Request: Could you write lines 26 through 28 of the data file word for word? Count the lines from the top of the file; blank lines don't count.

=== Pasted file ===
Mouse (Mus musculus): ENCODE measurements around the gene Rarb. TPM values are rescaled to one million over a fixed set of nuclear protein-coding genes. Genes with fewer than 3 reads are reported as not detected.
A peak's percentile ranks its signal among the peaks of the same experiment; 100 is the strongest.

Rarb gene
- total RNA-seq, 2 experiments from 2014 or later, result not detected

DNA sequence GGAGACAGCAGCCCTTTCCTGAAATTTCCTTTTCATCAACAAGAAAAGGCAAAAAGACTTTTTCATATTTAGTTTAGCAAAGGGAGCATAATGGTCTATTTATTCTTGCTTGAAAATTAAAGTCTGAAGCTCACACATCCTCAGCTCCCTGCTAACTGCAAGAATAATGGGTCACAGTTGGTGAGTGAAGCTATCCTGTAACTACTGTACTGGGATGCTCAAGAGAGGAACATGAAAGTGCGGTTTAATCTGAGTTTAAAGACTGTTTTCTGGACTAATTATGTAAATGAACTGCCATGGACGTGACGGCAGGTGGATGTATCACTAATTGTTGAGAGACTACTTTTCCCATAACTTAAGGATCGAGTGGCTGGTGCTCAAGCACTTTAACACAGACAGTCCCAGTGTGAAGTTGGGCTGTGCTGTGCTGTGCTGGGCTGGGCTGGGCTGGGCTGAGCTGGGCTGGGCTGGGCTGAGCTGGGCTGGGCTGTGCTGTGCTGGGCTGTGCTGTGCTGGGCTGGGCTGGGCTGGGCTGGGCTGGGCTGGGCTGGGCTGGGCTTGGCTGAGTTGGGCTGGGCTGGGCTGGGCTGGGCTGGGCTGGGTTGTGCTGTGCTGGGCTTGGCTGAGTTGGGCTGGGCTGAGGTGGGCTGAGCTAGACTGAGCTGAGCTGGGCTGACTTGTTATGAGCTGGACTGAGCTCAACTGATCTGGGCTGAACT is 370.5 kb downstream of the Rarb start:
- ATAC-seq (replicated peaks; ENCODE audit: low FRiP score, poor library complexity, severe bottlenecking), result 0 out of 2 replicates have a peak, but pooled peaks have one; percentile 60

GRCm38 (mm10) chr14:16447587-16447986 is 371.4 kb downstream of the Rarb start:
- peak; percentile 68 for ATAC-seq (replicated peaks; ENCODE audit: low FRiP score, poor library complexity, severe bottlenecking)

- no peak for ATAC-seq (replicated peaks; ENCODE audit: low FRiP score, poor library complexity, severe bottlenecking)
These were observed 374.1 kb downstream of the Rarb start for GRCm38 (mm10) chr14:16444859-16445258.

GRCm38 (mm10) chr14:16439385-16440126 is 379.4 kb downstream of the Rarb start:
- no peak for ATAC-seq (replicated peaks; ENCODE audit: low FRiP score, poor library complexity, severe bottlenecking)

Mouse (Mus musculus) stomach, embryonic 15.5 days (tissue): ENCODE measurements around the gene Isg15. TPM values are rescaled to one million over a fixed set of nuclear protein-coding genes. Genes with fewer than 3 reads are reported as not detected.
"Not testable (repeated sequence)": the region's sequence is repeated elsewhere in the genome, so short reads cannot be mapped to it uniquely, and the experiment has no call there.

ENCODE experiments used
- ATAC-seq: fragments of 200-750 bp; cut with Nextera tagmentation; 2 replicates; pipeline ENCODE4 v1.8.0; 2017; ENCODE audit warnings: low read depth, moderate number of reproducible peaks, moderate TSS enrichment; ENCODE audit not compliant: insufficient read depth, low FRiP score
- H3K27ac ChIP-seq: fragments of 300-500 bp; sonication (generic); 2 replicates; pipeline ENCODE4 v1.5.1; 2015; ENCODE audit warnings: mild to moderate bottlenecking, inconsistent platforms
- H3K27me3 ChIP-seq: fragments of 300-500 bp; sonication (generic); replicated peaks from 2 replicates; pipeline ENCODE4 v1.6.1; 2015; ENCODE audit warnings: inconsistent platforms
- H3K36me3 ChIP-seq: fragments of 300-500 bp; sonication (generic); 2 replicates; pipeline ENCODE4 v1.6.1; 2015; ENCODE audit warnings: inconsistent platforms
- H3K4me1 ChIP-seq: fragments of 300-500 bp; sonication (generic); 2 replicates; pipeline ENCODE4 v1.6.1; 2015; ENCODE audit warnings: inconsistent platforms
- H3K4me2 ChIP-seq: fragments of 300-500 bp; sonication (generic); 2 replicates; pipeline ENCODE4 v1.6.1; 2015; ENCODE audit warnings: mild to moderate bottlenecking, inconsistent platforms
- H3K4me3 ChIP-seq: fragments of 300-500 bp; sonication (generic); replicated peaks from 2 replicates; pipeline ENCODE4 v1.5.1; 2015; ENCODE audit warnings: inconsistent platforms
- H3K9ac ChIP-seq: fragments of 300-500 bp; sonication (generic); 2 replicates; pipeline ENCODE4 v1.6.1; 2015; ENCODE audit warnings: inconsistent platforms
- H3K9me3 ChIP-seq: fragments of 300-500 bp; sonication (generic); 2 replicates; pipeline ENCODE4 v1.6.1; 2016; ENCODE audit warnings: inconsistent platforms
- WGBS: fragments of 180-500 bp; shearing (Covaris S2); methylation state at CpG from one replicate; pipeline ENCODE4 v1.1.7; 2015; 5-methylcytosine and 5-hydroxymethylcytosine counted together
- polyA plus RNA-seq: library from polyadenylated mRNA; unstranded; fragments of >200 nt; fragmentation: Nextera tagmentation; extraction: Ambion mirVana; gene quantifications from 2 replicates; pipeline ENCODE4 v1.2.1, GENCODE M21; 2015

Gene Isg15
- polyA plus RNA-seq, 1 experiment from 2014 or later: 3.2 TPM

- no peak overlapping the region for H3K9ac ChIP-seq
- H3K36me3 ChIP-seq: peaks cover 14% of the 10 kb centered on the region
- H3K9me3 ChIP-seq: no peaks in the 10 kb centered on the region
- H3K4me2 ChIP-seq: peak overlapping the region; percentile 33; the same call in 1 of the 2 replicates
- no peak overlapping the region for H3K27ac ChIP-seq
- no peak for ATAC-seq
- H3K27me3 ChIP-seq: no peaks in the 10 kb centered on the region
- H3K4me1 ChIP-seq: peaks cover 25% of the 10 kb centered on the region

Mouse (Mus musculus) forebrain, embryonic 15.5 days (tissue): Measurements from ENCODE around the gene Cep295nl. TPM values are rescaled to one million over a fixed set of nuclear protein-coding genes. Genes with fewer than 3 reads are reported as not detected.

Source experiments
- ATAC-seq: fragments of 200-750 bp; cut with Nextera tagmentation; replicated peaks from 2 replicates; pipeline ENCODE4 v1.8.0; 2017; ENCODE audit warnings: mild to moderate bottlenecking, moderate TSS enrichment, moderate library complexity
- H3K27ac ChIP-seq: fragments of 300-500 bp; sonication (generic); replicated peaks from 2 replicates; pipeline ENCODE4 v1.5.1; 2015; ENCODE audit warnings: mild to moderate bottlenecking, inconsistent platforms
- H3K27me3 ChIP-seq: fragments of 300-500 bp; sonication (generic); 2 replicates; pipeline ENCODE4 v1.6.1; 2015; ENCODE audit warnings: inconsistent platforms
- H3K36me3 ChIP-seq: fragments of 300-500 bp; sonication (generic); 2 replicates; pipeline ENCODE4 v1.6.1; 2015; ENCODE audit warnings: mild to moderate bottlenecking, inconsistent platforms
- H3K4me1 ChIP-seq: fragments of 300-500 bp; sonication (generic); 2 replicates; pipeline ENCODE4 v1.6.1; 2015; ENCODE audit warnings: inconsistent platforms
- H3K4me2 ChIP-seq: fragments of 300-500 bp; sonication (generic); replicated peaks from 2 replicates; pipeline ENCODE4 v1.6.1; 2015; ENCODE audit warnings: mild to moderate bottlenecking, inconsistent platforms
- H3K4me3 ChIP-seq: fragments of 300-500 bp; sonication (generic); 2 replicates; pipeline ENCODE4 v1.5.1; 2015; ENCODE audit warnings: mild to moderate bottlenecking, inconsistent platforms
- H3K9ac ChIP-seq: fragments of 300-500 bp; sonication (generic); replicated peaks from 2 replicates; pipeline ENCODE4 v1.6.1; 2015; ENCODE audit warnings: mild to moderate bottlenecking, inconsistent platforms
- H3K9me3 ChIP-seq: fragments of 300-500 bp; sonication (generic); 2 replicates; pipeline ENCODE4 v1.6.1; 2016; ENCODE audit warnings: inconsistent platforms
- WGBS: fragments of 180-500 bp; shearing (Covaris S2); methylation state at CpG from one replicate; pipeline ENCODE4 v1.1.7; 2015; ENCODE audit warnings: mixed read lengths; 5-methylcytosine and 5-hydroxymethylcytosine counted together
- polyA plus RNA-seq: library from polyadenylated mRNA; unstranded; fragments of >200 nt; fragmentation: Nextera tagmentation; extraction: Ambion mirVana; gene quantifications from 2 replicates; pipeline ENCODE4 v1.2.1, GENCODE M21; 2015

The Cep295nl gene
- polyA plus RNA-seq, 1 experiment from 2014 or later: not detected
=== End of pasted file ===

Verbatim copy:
- polyA plus RNA-seq: library from polyadenylated mRNA; unstranded; fragments of >200 nt; fragmentation: Nextera tagmentation; extraction: Ambion mirVana; gene quantifications from 2 replicates; pipeline ENCODE4 v1.2.1, GENCODE M21; 2015

Gene Isg15
- polyA plus RNA-seq, 1 experiment from 2014 or later: 3.2 TPM